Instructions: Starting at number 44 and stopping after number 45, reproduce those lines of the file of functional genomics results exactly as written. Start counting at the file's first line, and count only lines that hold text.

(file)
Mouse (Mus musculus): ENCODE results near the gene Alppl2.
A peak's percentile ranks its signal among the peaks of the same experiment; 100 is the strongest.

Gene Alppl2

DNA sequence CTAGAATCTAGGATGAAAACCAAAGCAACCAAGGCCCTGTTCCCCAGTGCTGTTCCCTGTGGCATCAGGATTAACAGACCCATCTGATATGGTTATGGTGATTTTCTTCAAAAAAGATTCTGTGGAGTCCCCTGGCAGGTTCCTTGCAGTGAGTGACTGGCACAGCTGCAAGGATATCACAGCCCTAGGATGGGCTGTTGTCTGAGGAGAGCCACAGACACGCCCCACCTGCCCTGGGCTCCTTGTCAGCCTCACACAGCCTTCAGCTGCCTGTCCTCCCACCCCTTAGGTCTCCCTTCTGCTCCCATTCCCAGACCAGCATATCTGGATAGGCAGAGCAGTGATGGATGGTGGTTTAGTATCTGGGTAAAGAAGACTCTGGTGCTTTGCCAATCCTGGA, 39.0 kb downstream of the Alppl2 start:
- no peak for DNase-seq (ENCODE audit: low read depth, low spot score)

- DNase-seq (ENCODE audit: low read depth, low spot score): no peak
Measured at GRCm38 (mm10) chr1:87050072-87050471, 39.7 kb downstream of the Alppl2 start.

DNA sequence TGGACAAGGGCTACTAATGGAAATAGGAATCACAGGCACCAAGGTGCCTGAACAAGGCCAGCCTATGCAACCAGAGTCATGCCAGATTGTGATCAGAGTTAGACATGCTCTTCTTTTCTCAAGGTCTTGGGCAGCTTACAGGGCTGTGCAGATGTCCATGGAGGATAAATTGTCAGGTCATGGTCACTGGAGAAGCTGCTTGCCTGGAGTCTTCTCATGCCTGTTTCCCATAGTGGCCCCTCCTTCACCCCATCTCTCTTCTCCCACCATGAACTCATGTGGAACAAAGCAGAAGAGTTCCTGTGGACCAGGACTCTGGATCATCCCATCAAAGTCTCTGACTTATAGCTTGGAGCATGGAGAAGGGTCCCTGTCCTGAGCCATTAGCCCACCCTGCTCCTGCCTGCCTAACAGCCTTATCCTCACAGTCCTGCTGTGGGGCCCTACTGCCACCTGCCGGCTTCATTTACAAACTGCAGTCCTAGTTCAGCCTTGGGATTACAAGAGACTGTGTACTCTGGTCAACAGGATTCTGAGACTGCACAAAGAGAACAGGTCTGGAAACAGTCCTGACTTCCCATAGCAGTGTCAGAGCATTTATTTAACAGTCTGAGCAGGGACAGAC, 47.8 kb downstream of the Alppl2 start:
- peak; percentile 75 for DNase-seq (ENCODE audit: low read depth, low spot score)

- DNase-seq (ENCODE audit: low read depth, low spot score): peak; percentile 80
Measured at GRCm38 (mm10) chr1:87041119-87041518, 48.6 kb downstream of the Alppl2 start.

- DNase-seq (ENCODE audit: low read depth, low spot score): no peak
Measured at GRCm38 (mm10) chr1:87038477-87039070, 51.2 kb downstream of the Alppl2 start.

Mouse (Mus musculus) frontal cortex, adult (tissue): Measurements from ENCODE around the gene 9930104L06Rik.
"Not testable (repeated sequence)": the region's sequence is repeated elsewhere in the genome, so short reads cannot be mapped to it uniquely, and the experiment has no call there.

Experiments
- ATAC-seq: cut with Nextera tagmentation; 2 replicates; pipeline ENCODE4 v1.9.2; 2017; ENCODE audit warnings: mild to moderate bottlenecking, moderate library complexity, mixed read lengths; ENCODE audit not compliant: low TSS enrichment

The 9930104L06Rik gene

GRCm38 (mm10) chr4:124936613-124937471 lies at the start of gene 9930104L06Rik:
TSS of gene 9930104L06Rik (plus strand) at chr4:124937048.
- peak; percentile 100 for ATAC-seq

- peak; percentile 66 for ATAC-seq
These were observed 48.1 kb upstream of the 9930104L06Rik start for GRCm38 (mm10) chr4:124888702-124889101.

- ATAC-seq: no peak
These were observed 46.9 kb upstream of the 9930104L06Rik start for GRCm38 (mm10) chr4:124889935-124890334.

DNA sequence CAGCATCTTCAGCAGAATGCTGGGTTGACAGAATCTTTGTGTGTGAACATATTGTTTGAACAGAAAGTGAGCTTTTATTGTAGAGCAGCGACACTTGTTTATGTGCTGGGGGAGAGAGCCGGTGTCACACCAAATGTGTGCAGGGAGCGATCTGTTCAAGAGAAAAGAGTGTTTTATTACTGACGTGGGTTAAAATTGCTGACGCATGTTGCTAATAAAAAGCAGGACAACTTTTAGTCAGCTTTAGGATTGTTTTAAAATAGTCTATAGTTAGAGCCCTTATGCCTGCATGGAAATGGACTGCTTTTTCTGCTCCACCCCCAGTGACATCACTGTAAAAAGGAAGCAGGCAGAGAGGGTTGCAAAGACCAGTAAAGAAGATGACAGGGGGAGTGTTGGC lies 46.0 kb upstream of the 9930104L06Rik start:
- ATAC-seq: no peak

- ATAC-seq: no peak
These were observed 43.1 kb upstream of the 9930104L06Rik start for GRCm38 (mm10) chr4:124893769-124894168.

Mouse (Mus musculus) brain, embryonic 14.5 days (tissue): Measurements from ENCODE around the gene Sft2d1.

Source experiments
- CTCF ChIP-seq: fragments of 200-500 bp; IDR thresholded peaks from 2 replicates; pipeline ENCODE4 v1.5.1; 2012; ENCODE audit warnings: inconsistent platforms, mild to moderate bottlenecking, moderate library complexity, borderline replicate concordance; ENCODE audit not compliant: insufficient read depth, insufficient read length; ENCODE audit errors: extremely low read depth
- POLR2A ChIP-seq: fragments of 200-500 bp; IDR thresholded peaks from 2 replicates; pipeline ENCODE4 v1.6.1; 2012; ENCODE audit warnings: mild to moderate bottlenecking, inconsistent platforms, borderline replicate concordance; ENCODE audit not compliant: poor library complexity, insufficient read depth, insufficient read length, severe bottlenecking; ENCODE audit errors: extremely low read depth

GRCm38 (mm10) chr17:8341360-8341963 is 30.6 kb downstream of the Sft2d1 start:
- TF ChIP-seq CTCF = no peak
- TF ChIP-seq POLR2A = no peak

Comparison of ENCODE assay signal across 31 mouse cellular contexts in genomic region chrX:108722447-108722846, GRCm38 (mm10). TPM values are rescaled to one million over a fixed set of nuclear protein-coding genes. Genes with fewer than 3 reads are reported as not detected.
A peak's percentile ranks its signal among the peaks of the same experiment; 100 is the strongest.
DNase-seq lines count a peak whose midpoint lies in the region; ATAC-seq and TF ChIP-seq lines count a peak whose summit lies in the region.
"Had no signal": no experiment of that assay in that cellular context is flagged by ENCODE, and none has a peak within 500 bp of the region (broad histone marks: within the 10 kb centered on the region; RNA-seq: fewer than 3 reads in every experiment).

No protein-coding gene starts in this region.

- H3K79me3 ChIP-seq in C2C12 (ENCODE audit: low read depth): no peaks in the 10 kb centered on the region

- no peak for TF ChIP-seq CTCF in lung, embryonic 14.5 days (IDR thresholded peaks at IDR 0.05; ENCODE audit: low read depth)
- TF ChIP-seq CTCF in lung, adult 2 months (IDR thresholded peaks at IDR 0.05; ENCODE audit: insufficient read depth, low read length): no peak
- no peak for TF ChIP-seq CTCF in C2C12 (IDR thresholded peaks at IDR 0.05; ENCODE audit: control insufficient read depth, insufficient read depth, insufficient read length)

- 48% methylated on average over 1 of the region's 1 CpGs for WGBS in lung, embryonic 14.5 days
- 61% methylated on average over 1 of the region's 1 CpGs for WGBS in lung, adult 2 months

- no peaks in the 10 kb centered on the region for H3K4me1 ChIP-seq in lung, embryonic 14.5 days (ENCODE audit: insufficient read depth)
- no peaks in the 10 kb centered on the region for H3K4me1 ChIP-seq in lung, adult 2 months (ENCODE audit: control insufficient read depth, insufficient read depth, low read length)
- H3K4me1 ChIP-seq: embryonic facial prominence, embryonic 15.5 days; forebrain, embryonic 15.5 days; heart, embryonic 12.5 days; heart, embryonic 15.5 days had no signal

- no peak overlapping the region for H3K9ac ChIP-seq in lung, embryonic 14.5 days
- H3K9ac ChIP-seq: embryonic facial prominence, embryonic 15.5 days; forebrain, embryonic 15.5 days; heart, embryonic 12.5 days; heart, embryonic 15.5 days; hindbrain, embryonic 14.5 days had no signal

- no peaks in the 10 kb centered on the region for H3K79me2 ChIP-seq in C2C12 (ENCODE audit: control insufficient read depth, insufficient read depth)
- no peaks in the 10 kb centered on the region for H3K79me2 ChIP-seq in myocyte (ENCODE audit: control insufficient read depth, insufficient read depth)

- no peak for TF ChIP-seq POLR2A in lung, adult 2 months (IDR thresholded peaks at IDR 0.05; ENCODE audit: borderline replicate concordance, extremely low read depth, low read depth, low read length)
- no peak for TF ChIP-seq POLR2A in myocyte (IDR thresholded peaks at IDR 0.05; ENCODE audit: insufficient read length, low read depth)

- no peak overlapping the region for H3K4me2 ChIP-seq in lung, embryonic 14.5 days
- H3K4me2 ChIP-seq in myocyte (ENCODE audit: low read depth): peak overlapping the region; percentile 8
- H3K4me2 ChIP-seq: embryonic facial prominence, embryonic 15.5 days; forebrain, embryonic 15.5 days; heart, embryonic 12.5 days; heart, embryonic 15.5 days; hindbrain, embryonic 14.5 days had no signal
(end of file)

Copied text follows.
- TF ChIP-seq CTCF in lung, adult 2 months (IDR thresholded peaks at IDR 0.05; ENCODE audit: insufficient read depth, low read length): no peak
- no peak for TF ChIP-seq CTCF in C2C12 (IDR thresholded peaks at IDR 0.05; ENCODE audit: control insufficient read depth, insufficient read depth, insufficient read length)